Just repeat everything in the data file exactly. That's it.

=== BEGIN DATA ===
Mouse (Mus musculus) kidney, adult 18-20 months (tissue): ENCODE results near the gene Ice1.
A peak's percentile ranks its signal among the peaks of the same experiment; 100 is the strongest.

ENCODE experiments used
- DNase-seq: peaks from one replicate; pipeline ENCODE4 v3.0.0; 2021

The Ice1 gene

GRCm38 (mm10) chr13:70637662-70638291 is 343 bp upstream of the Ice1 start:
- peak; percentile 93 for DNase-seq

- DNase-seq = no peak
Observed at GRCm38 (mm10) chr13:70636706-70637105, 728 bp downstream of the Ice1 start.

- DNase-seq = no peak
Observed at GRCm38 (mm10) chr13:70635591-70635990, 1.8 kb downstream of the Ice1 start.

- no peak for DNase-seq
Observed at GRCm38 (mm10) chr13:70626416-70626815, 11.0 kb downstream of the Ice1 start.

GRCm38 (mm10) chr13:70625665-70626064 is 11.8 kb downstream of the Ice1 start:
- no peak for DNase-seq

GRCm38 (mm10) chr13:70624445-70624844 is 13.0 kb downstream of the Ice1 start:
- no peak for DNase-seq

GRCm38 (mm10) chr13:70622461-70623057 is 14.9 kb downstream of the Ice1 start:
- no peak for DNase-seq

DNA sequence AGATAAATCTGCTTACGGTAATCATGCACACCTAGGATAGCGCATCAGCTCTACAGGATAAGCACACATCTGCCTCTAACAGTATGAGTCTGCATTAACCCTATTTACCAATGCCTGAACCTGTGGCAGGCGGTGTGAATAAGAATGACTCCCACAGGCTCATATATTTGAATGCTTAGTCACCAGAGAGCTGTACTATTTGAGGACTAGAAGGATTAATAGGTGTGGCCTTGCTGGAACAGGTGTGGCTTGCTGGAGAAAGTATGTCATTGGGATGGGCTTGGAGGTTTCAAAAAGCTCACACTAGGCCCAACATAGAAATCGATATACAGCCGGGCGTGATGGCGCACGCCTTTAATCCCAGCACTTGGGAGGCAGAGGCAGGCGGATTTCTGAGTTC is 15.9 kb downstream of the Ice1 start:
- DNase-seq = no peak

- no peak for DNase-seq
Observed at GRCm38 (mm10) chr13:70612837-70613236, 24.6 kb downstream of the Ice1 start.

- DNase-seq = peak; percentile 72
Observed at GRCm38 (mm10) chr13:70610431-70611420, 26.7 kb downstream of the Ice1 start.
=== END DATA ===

Mouse (Mus musculus) kidney, adult 18-20 months (tissue): ENCODE results near the gene Ice1.
A peak's percentile ranks its signal among the peaks of the same experiment; 100 is the strongest.

ENCODE experiments used
- DNase-seq: peaks from one replicate; pipeline ENCODE4 v3.0.0; 2021

The Ice1 gene

GRCm38 (mm10) chr13:70637662-70638291 is 343 bp upstream of the Ice1 start:
- peak; percentile 93 for DNase-seq

- DNase-seq = no peak
Observed at GRCm38 (mm10) chr13:70636706-70637105, 728 bp downstream of the Ice1 start.

- DNase-seq = no peak
Observed at GRCm38 (mm10) chr13:70635591-70635990, 1.8 kb downstream of the Ice1 start.

- no peak for DNase-seq
Observed at GRCm38 (mm10) chr13:70626416-70626815, 11.0 kb downstream of the Ice1 start.

GRCm38 (mm10) chr13:70625665-70626064 is 11.8 kb downstream of the Ice1 start:
- no peak for DNase-seq

GRCm38 (mm10) chr13:70624445-70624844 is 13.0 kb downstream of the Ice1 start:
- no peak for DNase-seq

GRCm38 (mm10) chr13:70622461-70623057 is 14.9 kb downstream of the Ice1 start:
- no peak for DNase-seq

DNA sequence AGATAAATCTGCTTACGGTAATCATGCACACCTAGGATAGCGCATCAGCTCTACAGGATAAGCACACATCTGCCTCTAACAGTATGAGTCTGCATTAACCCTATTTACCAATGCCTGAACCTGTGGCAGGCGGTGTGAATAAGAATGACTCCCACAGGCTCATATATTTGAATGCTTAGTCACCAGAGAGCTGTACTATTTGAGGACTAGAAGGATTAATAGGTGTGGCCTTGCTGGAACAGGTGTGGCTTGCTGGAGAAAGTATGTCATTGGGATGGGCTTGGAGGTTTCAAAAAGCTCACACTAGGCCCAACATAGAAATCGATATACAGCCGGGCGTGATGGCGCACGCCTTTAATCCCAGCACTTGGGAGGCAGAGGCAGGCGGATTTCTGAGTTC is 15.9 kb downstream of the Ice1 start:
- DNase-seq = no peak

- no peak for DNase-seq
Observed at GRCm38 (mm10) chr13:70612837-70613236, 24.6 kb downstream of the Ice1 start.

- DNase-seq = peak; percentile 72
Observed at GRCm38 (mm10) chr13:70610431-70611420, 26.7 kb downstream of the Ice1 start.